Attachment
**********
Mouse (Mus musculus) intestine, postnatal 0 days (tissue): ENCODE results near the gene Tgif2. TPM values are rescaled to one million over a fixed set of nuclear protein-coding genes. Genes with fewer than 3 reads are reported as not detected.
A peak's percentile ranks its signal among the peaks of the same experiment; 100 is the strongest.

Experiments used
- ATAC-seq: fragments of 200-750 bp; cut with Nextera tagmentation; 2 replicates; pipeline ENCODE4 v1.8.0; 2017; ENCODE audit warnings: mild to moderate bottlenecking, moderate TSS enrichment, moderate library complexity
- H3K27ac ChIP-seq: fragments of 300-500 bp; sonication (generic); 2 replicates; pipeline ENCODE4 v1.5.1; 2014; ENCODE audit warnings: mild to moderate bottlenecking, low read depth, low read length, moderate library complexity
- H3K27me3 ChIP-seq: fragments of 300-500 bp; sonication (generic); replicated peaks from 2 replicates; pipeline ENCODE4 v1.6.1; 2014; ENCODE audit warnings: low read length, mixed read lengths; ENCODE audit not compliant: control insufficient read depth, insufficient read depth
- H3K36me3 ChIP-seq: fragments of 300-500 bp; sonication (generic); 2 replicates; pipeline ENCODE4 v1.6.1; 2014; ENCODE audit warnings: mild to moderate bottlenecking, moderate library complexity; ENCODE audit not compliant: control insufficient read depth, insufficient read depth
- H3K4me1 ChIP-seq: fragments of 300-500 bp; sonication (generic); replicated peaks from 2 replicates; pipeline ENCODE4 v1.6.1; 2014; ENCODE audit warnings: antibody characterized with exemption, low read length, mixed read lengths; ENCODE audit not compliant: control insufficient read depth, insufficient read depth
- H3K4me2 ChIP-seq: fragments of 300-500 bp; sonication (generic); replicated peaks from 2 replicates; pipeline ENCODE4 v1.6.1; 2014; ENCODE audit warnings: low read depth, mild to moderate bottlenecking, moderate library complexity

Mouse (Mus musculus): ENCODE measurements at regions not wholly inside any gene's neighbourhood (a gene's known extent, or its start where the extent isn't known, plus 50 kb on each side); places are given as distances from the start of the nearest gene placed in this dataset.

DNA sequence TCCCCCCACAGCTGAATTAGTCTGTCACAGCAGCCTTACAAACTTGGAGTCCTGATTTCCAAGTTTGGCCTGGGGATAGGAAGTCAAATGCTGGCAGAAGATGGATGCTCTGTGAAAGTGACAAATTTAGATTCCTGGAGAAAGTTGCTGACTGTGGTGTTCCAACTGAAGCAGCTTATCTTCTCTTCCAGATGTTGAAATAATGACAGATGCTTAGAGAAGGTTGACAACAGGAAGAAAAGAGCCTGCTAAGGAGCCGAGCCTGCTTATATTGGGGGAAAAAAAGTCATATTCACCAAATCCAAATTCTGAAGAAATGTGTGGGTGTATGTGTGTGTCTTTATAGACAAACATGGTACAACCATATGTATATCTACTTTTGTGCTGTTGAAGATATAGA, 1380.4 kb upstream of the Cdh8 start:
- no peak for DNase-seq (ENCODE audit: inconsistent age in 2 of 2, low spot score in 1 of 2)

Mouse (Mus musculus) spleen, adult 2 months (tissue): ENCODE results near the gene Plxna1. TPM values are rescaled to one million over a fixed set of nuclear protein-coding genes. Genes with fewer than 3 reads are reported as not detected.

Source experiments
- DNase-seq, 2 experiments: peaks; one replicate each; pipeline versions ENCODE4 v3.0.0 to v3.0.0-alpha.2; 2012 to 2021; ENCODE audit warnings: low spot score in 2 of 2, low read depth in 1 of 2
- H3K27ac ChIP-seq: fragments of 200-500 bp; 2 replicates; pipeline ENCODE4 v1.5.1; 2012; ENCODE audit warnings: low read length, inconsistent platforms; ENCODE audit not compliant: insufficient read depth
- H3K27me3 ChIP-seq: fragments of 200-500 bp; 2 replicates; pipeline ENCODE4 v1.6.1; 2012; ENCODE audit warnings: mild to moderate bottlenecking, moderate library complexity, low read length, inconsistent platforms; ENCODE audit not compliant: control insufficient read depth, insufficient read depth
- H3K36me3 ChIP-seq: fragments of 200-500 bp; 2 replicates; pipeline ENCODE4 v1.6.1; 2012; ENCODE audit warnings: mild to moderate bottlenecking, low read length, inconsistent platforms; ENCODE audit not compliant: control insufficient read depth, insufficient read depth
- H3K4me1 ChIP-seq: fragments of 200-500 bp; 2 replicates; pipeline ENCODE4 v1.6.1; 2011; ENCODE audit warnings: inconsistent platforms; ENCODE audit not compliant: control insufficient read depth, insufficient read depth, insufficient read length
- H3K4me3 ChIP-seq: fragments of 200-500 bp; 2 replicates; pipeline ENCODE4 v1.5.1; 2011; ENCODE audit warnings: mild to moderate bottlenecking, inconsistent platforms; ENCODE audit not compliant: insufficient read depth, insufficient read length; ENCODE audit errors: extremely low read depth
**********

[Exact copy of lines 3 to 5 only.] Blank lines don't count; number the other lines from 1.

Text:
Experiments used
- ATAC-seq: fragments of 200-750 bp; cut with Nextera tagmentation; 2 replicates; pipeline ENCODE4 v1.8.0; 2017; ENCODE audit warnings: mild to moderate bottlenecking, moderate TSS enrichment, moderate library complexity
- H3K27ac ChIP-seq: fragments of 300-500 bp; sonication (generic); 2 replicates; pipeline ENCODE4 v1.5.1; 2014; ENCODE audit warnings: mild to moderate bottlenecking, low read depth, low read length, moderate library complexity